A decorated Waterbury police detective and owner of a roll-your-own tobacco store was sentenced to 26 months in prison Wednesday for trying to kill a state tobacco tax by bribing former state House Speaker and congressional candidate Christopher Donovan.
Former detective George Tirado, who was co-owner of a tobacco business, argued that the 700 or more of hours he volunteered yearly to chartable and youth activities in the Waterbury area merited a sentence of house arrest and probation.
U.S. District Judge Janet B. Arterton ordered a prison sentence after long arguments over two days by federal prosecutors and Tirado’s lawyers.
Tirado, 36, previously pleaded guilty to one count of conspiring to make false statements to the Federal Elections Commission and to impede the FEC’s enforcement of federal campaign finance laws. He was forced to resign from his police job when he pleaded guilty.
Tirado and others were accused of being part of the conspiracy to pump money into Donovan’s campaign in exchange for promises from Donovan aides that they would work to kill a bill that would have taxed roll-your-own cigarette shops.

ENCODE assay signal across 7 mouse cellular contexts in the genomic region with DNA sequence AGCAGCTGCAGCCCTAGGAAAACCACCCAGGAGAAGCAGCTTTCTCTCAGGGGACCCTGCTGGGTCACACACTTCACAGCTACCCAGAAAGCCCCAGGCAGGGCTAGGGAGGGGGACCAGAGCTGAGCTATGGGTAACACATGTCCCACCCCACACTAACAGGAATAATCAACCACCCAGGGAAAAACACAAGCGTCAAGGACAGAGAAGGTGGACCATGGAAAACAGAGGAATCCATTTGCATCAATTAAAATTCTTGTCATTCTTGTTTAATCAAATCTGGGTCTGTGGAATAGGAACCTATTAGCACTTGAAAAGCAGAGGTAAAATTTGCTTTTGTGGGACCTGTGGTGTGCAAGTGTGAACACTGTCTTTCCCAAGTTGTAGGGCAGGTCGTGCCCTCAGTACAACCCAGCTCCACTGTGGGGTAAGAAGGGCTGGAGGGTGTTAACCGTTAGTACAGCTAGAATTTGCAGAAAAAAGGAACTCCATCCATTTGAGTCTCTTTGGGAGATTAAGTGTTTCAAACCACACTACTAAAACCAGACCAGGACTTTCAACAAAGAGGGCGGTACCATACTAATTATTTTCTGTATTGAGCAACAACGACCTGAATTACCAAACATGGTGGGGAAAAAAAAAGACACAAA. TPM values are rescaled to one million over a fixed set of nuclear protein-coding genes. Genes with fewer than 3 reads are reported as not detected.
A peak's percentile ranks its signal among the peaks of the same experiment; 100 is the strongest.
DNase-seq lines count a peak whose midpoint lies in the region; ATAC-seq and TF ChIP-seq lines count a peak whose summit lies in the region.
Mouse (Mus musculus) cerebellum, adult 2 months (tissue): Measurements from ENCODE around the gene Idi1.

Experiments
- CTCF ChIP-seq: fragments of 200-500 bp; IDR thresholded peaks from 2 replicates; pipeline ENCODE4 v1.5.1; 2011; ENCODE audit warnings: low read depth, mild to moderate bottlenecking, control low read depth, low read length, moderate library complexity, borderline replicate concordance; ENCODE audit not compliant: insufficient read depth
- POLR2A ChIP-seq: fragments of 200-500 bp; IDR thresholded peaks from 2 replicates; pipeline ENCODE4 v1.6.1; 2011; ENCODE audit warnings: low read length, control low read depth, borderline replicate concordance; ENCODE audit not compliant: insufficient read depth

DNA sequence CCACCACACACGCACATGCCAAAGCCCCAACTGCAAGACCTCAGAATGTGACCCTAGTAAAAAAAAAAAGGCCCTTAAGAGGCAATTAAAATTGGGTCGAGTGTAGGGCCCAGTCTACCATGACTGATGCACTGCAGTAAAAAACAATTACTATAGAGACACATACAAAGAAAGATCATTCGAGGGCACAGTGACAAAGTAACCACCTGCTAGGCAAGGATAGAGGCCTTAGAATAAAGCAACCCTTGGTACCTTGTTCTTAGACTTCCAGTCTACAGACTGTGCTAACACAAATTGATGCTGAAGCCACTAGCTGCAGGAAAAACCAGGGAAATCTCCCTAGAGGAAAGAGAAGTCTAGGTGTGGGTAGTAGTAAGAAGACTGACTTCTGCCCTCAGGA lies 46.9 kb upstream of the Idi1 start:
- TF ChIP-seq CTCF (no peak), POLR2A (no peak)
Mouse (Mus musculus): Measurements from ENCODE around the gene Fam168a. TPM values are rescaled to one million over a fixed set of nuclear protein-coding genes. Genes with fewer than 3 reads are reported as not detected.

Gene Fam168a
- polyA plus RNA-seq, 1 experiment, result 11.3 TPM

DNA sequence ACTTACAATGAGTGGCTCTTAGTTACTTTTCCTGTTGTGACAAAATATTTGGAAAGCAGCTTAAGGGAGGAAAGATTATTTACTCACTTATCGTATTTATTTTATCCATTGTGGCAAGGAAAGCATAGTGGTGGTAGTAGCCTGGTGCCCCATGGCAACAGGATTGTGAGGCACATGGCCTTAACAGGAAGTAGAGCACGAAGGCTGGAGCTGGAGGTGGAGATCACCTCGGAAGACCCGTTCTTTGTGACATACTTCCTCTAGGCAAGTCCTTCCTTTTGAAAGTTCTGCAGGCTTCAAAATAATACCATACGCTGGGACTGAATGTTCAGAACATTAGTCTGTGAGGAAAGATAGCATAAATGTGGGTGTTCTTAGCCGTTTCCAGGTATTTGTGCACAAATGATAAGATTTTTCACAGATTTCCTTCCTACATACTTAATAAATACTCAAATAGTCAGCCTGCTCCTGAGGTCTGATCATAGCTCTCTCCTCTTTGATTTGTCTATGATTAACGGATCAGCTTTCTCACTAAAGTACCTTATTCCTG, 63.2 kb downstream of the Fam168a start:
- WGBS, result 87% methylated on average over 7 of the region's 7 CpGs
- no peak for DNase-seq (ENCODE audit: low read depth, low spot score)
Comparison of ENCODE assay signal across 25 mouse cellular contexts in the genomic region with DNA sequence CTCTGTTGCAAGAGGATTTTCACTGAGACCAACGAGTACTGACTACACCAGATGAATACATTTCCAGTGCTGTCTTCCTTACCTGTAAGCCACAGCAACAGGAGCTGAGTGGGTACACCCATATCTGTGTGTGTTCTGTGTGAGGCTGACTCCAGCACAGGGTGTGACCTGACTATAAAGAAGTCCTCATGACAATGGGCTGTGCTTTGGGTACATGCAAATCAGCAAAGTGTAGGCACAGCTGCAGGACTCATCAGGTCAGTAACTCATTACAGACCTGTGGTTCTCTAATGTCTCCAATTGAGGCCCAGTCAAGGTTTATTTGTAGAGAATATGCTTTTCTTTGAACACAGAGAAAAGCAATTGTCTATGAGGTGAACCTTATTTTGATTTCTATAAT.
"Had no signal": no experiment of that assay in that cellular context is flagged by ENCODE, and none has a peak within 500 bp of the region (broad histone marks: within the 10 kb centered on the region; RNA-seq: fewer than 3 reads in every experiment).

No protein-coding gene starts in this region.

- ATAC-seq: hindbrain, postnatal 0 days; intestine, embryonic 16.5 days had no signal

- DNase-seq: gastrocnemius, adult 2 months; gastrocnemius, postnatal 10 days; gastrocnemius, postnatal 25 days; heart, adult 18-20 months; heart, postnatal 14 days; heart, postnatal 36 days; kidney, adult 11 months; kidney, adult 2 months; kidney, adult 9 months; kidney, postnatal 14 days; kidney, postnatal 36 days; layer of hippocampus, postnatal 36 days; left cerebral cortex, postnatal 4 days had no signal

Customers at roll-your-own shops pay a fee to use store equipment to manufacture their own cigarettes. The shop owners opposed state tax legislation that would have cost them their price advantage compared to traditional tobacco retailers.
According to the U.S. attorney’s office, Tirado and Paul Rogers co-owned Smoke House Tobacco, a roll-your-own smoke shop with two locations in Waterbury, and conspired to direct contributions into Donovan’s campaign. The conspirators recruited multiple individuals to serve as conduit contributors, which means they allowed checks to be written in their names to the campaign and were reimbursed with cash, concealing the participation of roll-your-own shop owners.
Story by Edmund Mahony, Hartford Courant